The Kroger-Albertsons merger announced last week will create a new giant in the retail grocery space, which could change the game for Amazon and Walmart.

That's according to Anat Alon-Beck, professor of business law at Case Western Reserve University. "We're talking about two of the largest grocery chains merging—one of largest M&A deals in this space," she told International Business Times in an email.

"It's a deal that could completely reshape the current landscape. This new company would be so big that it could compete with the likes of Walmart and Amazon in the grocery sector."

Sean Turner, Co-Founder and CTO of Swiftly Systems, agrees: "Although Amazon and Walmart have dominated online grocery for years, the consolidation of two supermarket giants like Kroger and Albertsons will ultimately create fierce market competition," he told IBT.

Turner thinks the merger can help the new entity to combine resources and implement the technologies it needs to help accelerate and grow its online grocery business, as well as leverage a massive physical store presence and loyalty programs to continue developing its customer base.

Costas Mastoras, owner and president of New York-based Titan Foods and Optima Foods, sees the supermarket industry's consolidation resulting from the rising operation and overhead costs. They make it hard to stay in business and earn a reasonable profit.

"Our business costs have risen across the board," he told IBT in an interview. "And it becomes harder and harder to pass it on to consumers with squeezed budgets. Merging with a competitor could be one way to bring these costs down."

The rising cost of doing business in grocery retailing is a more acute problem for smaller supermarket chains operating at razor-thin profit margins. For instance, Kroger and Albertsons have an Economic Value Added (EVA) of roughly 3% in recent years, half of that of Walmart.

But that would change with the merger of the two companies, creating an entity with close to $200 billion sales, and more than 5,000 stores around the country. Wes Wright, CookOut News LLC's Founder and CEO, provides further insight into the changing competitive landscape after the merger, pointing to the enormous scale of the new entity.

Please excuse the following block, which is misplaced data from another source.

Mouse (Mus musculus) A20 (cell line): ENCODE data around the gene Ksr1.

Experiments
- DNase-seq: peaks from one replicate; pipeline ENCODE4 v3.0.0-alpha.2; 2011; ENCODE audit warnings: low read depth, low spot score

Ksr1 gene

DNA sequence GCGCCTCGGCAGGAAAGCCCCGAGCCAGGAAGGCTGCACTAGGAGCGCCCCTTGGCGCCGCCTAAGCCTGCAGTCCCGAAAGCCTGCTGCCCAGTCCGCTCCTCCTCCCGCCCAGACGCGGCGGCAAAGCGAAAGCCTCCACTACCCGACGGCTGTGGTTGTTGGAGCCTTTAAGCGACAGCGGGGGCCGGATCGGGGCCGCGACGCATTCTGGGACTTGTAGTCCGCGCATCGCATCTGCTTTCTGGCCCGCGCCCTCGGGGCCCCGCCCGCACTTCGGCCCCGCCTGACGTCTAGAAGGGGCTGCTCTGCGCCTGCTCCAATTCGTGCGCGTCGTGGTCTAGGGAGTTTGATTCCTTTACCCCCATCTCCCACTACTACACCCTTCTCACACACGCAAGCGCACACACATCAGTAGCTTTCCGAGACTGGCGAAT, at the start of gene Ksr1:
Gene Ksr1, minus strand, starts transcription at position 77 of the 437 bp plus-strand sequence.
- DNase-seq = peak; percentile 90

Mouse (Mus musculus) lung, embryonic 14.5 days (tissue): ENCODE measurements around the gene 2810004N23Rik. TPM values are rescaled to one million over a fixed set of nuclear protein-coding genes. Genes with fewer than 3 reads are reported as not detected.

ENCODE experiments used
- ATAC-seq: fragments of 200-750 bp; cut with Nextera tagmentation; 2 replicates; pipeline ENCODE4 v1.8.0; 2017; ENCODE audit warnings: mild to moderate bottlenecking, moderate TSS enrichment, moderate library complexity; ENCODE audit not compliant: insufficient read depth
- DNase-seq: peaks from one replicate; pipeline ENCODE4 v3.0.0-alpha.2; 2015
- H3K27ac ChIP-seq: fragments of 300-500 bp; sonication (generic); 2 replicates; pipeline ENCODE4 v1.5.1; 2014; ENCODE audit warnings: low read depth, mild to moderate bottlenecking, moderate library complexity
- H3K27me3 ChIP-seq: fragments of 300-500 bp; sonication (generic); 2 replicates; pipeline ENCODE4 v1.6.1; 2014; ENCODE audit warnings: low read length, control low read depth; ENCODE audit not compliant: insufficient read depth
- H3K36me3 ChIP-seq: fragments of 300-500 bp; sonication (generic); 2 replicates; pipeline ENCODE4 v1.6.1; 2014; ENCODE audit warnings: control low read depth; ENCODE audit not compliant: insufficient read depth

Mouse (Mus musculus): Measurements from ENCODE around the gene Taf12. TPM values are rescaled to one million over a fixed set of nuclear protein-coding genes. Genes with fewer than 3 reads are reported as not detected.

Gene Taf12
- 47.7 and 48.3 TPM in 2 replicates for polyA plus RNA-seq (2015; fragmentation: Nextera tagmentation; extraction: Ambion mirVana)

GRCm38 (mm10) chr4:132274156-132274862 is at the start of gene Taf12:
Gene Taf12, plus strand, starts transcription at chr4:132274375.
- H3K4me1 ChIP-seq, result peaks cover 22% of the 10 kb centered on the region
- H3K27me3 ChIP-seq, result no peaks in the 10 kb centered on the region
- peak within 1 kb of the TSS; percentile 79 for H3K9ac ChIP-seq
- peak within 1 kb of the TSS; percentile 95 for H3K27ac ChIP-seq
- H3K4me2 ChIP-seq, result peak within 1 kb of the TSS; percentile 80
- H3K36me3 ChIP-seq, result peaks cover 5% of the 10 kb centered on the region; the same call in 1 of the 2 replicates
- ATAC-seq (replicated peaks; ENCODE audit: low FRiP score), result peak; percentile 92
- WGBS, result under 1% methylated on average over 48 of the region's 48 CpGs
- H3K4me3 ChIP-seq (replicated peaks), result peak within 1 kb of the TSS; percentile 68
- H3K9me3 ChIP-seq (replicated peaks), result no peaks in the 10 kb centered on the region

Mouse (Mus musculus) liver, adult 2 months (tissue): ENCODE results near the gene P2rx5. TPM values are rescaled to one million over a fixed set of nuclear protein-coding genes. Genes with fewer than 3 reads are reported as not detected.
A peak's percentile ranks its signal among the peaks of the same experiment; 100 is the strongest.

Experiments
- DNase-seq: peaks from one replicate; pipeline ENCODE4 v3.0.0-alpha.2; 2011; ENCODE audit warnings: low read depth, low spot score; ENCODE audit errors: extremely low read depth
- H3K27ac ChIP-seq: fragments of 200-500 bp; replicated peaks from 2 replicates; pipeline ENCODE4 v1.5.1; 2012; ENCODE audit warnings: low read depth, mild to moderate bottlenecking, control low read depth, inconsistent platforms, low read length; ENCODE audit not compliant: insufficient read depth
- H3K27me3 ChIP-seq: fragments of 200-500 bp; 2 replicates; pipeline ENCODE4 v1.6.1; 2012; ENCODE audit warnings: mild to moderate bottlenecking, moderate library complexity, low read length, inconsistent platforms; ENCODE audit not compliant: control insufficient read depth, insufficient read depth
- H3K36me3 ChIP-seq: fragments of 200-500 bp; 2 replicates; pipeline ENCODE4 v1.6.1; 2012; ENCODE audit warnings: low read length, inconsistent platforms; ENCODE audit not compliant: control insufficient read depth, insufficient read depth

"They'll be about 50% bigger than the next three largest supermarket chains (Ahold Delhaize, Publix, and H-E-B) combined on a 2021 revenue basis," he told IBT. "That represents tremendous buying power on the top line. In addition, they will see benefits on the cost side by reducing advertising, warehousing, and transportation costs from the scale of a combined operation. It also puts the combined organization neck and neck with (Walmart and Sam's Club) regarding grocery revenue and store count."

Still, the merger isn't a foregone conclusion. According to Professor Alon-Beck, the need for FTC approval comes with bad timing. She observes that news of the merger broke as Republican-appointed FTC Commissioner Noah Phillips announced he is stepping down.

"Phillips's departure comes at a time of tension between the Republicans and Democrats on the commission under Chair Lina Khan," she explained. "There is a reference to termination fees in SEC filings Section 8. If regulators say no to a merger, then there is termination, meaning that a so-called 'break-up fee' would apply—meaning Kroger would need to pay Albertson's $600 million."

That could prove to be a deal-breaker in one of the most important mergers in recent history.